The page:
"This is all part of a process to bloody up this honorable nominee, somebody who will be confirmed, to do political damage to the president or perhaps a subsequent confirmation hearing," said Sen. John Cornyn, R-Texas, one of Gonzales' backers.

Rice to Face Scrutiny

Another nominee expected to face considerable scrutiny is National Security Adviser Condoleezza Rice (search). Later this month, Rice will face two days of testimony before the Senate Foreign Relations Committee in what is expected to be a very contentious set of hearings.

If confirmed, Rice will have the responsibility of garnering more support for the U.S.-led efforts in Iraq, particularly as the country tries to form a government after the Jan. 30 election. Rice will also be the United States' top negotiator in the Israeli-Palestinian conflict as the Palestinians pick a new leader who will be required to negotiate a statehood deal.

Rice is a close friend and valued adviser to the president and is known for her loyalty to the administration and for running a tight-lipped ship. As national security adviser, she has been instrumental in developing U.S. policy toward Iraq, and that is where she is expected to face trouble with some senators.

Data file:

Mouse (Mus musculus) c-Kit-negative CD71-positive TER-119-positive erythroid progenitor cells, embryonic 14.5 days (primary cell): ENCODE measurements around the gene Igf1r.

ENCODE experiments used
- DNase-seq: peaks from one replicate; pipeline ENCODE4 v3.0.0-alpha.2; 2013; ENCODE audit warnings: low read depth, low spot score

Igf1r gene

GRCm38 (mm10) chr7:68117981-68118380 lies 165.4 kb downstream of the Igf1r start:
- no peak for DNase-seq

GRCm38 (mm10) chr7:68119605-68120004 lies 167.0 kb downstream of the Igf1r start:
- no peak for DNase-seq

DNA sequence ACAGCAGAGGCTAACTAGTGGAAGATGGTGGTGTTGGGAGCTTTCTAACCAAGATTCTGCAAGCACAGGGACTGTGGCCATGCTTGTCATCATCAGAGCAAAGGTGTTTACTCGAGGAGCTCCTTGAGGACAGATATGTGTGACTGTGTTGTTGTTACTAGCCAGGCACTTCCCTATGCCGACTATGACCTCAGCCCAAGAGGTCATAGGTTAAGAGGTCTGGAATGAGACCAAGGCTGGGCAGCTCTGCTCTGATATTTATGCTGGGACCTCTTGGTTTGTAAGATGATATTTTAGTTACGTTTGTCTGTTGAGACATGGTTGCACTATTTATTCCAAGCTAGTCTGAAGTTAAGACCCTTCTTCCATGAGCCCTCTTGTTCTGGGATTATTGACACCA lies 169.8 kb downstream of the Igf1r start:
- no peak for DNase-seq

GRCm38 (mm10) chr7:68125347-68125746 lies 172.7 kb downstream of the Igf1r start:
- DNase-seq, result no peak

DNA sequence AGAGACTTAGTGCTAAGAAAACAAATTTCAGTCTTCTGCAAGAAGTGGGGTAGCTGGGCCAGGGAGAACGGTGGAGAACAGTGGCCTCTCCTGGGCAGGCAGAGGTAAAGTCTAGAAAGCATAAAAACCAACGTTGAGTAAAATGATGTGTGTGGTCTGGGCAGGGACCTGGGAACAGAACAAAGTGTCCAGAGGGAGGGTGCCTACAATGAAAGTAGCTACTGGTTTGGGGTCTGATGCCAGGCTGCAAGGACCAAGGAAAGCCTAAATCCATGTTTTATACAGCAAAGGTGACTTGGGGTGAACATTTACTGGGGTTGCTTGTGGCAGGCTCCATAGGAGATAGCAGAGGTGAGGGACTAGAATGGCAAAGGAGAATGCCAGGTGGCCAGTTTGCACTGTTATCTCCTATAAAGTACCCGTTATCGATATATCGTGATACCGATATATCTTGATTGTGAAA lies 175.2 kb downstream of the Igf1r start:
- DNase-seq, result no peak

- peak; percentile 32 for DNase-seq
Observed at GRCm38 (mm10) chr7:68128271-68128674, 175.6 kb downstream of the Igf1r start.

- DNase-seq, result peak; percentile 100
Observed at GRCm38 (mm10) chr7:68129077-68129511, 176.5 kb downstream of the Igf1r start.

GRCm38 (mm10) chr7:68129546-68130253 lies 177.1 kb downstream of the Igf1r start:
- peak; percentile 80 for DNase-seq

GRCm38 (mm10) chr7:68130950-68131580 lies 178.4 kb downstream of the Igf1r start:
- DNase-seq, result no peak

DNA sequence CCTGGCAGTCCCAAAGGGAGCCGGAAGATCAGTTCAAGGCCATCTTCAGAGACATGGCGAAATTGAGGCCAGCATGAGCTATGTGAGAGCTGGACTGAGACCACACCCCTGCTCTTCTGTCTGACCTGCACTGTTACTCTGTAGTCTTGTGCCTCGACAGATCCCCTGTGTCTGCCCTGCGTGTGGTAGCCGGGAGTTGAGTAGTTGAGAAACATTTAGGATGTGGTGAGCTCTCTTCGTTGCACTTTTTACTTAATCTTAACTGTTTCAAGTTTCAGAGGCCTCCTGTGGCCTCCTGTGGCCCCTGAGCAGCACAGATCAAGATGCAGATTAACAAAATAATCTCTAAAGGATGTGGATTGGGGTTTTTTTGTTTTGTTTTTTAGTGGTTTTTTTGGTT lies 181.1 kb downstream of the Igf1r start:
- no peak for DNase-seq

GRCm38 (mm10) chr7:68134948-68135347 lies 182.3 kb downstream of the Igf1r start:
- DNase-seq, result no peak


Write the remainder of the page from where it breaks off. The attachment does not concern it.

Her original confirmation hearing was delayed from December to the end of January at the request of the White House, but Senate Foreign Relations Committee Chairman Richard Lugar, R-Ind., said he did not expect her confirmation to be a problem.

Lugar did say that as a result of her taking the post, changes may or may not come in the way the United States conducts foreign policy.

"Well, I don't see that for the moment, but, you know, this is an evolving situation," he said. "The administration is going to have to think through Iran, a lot of thinking about Iraq and certainly Ukraine and Russia."

A former provost of Stanford University, Rice is an expert on the former Soviet Union and served as the top security adviser on that nation to President George H.W. Bush. After the Sept. 11 attacks, administration critics were quick to pounce on her Cold War background, charging that she did not have the goods to take on Islamic extremism, but now her experience may fit a different challenge — the backsliding between U.S. and Russian relations.